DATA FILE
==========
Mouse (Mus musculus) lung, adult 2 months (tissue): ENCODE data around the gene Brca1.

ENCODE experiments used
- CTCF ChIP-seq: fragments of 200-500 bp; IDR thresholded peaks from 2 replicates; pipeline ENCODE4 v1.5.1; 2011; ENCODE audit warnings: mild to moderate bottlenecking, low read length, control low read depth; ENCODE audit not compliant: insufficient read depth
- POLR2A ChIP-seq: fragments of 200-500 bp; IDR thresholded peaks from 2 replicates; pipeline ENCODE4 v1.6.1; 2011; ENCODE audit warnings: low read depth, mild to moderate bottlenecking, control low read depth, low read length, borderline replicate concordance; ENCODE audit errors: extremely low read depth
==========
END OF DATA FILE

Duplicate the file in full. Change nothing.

Mouse (Mus musculus) lung, adult 2 months (tissue): ENCODE data around the gene Brca1.

ENCODE experiments used
- CTCF ChIP-seq: fragments of 200-500 bp; IDR thresholded peaks from 2 replicates; pipeline ENCODE4 v1.5.1; 2011; ENCODE audit warnings: mild to moderate bottlenecking, low read length, control low read depth; ENCODE audit not compliant: insufficient read depth
- POLR2A ChIP-seq: fragments of 200-500 bp; IDR thresholded peaks from 2 replicates; pipeline ENCODE4 v1.6.1; 2011; ENCODE audit warnings: low read depth, mild to moderate bottlenecking, control low read depth, low read length, borderline replicate concordance; ENCODE audit errors: extremely low read depth